DETROIT -- General Motors is introducing a pedestrian-avoidance system on the redesigned 2016 Chevrolet Malibu, the latest example of active-safety features proliferating on mainstream vehicles.
The system uses a camera positioned behind the windshield that scans for pedestrians and will alert the driver of a pending collision, applying the brakes automatically at the last second to avoid an impact or reduce its severity.
Unlike other crash-avoidance setups, this one uses only a camera and software, rather than coupling a camera or sensors with radar. That helps keep the cost down to a few hundred dollars, which allows GM to offer the technology on lower-priced vehicles.
"The camera technology allows us to put it on more vehicles,” John Capp, GM's director of global vehicle safety, said in an interview at GM's proving grounds here. “We can offer technologies that heretofore you had to step up to a radar package that maybe not all customers would want."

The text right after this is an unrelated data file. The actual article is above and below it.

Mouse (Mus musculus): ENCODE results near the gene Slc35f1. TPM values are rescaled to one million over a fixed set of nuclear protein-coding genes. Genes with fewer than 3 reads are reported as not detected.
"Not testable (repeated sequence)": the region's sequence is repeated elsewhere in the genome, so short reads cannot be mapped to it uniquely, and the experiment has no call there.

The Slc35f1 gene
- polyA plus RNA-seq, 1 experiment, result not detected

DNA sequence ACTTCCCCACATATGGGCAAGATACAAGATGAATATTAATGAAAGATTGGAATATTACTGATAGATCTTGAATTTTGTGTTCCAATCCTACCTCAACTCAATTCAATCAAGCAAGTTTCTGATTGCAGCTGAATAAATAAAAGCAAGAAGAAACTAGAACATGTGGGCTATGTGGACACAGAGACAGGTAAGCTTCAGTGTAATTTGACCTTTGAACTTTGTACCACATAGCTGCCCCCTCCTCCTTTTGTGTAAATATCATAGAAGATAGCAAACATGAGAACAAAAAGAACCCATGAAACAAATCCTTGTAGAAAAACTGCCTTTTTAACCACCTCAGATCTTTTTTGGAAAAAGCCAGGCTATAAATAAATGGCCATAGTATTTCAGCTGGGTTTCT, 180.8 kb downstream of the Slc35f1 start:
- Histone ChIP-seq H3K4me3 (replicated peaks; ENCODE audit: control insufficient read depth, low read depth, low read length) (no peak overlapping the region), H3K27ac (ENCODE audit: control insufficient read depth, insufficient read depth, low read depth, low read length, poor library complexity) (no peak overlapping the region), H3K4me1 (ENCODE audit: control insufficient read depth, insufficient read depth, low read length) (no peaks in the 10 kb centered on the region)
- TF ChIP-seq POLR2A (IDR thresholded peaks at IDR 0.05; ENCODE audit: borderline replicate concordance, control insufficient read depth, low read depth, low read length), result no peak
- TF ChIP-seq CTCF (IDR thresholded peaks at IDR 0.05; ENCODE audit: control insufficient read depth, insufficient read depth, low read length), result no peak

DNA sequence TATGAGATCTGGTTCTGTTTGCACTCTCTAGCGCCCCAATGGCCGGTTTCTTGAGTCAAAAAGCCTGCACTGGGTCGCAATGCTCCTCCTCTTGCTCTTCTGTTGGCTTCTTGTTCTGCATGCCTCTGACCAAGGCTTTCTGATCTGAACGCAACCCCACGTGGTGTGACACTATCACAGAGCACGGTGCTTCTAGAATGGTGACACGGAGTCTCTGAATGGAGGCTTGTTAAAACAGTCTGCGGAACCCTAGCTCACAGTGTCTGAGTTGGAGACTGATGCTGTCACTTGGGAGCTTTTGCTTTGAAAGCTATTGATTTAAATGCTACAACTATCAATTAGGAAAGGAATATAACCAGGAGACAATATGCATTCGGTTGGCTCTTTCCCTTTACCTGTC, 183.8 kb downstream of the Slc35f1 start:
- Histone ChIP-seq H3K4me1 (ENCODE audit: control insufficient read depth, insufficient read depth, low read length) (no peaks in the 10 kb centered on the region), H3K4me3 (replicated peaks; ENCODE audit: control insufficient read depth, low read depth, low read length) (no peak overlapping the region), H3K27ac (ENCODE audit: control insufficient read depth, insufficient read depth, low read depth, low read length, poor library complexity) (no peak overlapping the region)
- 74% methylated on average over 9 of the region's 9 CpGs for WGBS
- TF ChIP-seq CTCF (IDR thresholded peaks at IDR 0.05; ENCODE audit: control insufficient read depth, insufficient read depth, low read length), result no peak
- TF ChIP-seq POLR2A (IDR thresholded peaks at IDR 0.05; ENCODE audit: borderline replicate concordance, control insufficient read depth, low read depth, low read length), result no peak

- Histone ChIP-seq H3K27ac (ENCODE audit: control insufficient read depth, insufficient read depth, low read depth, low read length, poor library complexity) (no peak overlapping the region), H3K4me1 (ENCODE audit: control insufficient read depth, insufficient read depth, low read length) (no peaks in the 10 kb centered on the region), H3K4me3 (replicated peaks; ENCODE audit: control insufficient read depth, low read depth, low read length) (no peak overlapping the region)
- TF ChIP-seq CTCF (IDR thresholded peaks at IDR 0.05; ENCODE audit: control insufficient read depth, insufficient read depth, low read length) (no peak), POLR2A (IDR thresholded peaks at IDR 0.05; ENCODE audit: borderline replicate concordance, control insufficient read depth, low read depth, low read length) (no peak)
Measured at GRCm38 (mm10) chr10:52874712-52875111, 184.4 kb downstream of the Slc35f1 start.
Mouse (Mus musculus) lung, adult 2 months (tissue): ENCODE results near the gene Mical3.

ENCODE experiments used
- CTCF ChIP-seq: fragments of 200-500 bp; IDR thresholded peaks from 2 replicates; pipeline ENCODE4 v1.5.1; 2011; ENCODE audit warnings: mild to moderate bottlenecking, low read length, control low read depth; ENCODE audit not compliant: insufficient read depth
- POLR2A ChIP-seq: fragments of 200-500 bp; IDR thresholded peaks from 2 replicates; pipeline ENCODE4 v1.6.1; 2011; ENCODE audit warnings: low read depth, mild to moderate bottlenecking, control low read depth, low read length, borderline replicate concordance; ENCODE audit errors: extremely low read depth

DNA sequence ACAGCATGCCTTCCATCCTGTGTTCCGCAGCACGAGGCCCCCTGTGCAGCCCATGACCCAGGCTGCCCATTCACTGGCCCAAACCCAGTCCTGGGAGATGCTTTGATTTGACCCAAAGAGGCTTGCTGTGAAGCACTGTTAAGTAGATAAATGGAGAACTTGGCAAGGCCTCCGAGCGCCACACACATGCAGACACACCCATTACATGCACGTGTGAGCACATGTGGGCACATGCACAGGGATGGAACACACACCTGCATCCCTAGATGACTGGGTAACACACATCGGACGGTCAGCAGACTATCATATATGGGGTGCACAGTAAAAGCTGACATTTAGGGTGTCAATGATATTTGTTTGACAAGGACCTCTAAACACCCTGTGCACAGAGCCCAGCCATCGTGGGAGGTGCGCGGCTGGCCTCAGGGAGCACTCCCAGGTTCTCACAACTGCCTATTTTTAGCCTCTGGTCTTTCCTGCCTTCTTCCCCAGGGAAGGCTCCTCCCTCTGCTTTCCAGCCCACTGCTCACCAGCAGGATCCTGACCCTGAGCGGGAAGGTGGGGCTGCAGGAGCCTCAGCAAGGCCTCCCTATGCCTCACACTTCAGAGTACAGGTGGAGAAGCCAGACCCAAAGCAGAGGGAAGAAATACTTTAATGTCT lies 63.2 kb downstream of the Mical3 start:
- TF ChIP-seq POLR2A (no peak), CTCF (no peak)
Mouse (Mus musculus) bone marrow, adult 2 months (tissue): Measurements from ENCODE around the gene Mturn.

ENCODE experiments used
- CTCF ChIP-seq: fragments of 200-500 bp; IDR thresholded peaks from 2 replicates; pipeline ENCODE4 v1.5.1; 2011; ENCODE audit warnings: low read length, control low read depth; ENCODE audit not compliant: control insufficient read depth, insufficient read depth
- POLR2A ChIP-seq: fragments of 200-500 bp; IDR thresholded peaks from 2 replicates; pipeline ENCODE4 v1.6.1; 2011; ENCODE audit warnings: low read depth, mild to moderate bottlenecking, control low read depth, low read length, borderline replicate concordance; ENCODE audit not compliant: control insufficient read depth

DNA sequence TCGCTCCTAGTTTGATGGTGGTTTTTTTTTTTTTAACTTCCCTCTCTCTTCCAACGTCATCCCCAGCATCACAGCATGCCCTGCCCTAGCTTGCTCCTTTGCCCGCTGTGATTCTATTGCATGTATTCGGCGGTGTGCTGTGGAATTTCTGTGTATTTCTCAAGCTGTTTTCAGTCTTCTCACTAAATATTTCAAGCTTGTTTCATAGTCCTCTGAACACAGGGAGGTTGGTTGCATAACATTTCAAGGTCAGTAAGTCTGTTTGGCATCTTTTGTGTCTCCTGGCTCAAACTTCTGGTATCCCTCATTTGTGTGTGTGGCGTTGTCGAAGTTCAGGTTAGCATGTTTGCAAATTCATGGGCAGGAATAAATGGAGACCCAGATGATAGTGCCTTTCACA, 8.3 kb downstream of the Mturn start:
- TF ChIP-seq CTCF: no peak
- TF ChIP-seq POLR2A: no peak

GM officials would not say how the feature will be priced. More details are expected in coming months on the safety packages that will be offered on the next-gen Malibu, which goes on sale in the fourth quarter. The pedestrian-braking feature also will be offered on the Cadillac CT6 sedan that goes on sale by early 2016.